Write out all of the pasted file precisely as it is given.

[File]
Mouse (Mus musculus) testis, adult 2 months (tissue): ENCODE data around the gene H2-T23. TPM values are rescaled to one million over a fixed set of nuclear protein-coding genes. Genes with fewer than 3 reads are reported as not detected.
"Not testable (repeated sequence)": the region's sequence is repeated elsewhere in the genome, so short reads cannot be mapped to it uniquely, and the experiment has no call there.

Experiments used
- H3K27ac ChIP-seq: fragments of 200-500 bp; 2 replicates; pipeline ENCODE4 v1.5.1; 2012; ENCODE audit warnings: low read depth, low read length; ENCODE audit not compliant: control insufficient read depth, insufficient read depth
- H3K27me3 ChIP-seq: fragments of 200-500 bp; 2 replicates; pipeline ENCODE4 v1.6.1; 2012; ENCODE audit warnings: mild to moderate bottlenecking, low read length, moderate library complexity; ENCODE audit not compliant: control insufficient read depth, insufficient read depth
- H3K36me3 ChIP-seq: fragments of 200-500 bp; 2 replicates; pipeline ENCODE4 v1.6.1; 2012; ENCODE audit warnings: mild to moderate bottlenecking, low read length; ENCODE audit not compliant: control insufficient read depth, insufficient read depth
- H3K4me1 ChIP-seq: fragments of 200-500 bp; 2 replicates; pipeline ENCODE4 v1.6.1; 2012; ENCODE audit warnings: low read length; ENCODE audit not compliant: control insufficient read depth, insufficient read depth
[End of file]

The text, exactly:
Mouse (Mus musculus) testis, adult 2 months (tissue): ENCODE data around the gene H2-T23. TPM values are rescaled to one million over a fixed set of nuclear protein-coding genes. Genes with fewer than 3 reads are reported as not detected.
"Not testable (repeated sequence)": the region's sequence is repeated elsewhere in the genome, so short reads cannot be mapped to it uniquely, and the experiment has no call there.

Experiments used
- H3K27ac ChIP-seq: fragments of 200-500 bp; 2 replicates; pipeline ENCODE4 v1.5.1; 2012; ENCODE audit warnings: low read depth, low read length; ENCODE audit not compliant: control insufficient read depth, insufficient read depth
- H3K27me3 ChIP-seq: fragments of 200-500 bp; 2 replicates; pipeline ENCODE4 v1.6.1; 2012; ENCODE audit warnings: mild to moderate bottlenecking, low read length, moderate library complexity; ENCODE audit not compliant: control insufficient read depth, insufficient read depth
- H3K36me3 ChIP-seq: fragments of 200-500 bp; 2 replicates; pipeline ENCODE4 v1.6.1; 2012; ENCODE audit warnings: mild to moderate bottlenecking, low read length; ENCODE audit not compliant: control insufficient read depth, insufficient read depth
- H3K4me1 ChIP-seq: fragments of 200-500 bp; 2 replicates; pipeline ENCODE4 v1.6.1; 2012; ENCODE audit warnings: low read length; ENCODE audit not compliant: control insufficient read depth, insufficient read depth